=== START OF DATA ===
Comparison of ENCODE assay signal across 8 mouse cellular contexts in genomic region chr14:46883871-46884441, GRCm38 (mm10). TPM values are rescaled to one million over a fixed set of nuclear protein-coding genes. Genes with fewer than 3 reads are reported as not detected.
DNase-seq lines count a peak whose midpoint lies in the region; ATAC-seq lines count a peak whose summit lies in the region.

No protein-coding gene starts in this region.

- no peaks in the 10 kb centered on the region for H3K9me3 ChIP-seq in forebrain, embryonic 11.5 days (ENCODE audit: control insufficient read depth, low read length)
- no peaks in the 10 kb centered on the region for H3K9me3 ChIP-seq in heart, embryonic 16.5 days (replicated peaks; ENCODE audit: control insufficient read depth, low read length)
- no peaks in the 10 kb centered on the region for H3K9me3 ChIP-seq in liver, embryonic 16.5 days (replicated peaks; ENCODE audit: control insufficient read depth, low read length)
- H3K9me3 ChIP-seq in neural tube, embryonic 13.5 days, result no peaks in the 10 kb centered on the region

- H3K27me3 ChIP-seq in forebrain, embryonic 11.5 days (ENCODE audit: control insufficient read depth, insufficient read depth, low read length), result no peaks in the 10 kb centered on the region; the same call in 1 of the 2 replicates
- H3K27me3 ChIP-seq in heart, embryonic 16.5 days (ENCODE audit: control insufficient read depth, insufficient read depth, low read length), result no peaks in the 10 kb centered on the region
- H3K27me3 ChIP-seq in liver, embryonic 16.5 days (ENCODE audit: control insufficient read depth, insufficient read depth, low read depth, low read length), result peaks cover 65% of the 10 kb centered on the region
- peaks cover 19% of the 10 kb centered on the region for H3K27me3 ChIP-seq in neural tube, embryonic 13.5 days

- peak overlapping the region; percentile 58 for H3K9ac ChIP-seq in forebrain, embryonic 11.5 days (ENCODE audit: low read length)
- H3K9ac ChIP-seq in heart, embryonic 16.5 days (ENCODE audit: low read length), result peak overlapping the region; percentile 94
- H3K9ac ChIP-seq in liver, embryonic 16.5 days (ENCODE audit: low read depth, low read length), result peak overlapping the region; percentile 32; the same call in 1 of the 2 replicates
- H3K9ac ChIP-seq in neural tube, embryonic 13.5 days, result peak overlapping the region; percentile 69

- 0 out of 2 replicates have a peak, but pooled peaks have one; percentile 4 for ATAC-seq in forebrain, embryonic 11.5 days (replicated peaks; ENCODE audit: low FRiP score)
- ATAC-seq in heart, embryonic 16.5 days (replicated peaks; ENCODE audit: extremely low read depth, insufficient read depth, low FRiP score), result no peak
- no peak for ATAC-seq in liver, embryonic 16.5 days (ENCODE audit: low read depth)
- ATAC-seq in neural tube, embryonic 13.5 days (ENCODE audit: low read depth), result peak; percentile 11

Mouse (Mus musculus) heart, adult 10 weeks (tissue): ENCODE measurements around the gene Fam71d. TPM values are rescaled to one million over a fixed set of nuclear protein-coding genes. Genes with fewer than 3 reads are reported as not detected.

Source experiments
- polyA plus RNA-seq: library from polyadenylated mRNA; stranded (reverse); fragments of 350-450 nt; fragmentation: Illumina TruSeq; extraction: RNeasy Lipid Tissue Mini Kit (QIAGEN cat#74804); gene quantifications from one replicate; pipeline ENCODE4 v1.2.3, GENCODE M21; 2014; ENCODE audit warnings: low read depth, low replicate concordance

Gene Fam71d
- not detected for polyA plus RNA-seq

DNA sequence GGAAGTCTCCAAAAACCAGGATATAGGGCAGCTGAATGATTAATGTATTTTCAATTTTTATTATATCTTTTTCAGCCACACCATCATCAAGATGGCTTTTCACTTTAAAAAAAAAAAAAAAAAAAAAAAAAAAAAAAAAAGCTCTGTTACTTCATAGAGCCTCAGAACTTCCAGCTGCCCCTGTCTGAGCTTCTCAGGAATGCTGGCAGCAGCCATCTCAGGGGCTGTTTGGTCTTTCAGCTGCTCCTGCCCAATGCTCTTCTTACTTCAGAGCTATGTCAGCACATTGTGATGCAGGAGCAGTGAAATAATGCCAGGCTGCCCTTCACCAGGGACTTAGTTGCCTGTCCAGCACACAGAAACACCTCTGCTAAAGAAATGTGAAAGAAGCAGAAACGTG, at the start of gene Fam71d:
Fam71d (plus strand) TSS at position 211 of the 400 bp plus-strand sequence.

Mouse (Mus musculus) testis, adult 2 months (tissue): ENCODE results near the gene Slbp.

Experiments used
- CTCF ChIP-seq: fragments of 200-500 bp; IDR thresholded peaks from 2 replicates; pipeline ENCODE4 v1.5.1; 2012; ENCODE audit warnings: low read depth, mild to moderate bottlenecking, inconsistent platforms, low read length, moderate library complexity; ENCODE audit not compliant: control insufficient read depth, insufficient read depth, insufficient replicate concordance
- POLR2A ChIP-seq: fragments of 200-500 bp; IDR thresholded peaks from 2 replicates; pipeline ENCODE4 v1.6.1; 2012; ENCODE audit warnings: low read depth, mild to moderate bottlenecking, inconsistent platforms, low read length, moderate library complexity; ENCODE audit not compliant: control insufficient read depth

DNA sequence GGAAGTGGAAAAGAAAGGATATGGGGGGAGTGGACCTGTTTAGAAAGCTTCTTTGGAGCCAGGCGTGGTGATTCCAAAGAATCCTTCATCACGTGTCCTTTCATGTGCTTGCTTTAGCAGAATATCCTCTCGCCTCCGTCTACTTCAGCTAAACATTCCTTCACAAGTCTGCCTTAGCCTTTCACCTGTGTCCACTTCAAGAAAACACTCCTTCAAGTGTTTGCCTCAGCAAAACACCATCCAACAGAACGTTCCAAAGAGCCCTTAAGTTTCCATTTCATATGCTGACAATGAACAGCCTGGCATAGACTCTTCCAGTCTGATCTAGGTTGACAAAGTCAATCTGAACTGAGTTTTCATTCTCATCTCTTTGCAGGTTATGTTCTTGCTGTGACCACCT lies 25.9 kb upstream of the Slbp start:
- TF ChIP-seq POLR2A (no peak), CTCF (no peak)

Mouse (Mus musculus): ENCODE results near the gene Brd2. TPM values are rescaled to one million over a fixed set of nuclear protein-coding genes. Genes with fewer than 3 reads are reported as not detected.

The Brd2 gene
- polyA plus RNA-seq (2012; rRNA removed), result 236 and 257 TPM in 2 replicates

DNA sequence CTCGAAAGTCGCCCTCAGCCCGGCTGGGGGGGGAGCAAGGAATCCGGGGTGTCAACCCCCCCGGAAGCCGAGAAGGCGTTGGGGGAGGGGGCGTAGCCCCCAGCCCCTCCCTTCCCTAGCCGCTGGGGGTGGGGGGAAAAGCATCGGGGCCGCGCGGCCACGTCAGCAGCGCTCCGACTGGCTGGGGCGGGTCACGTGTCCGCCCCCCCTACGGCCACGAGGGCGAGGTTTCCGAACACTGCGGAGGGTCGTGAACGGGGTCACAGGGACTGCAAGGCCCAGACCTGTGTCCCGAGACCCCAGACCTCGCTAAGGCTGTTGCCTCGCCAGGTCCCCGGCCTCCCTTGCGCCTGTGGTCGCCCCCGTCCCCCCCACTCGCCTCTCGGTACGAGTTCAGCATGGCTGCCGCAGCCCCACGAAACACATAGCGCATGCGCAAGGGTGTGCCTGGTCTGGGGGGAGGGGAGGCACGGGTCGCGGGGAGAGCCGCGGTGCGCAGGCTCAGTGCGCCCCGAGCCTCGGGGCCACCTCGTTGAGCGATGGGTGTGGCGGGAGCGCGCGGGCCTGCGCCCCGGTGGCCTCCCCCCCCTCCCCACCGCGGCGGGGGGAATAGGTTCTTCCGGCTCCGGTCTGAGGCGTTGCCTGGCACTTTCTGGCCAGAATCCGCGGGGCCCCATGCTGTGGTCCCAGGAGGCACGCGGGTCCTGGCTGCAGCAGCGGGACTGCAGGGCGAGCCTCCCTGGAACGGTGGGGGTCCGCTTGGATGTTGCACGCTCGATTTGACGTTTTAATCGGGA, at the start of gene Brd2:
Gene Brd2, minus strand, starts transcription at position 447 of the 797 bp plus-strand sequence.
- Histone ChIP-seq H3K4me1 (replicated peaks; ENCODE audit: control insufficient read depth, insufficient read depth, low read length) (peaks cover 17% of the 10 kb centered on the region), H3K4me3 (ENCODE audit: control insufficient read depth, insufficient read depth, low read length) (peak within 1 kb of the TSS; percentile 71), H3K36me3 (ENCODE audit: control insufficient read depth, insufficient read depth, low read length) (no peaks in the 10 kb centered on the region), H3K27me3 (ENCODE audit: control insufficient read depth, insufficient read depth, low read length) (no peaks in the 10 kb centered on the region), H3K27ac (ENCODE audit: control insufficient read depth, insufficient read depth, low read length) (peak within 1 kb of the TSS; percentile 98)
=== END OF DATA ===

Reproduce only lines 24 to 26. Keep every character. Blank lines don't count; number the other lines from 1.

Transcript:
- not detected for polyA plus RNA-seq

DNA sequence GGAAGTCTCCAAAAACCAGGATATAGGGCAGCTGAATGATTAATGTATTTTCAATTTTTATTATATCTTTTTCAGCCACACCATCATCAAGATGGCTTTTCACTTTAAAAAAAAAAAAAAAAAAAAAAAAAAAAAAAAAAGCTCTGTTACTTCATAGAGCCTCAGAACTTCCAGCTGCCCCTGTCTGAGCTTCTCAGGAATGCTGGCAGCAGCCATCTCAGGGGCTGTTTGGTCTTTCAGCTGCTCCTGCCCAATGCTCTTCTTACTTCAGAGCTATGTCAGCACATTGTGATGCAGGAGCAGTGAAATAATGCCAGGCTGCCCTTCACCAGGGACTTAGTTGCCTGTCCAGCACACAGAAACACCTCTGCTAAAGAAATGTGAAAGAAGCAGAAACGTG, at the start of gene Fam71d:
Fam71d (plus strand) TSS at position 211 of the 400 bp plus-strand sequence.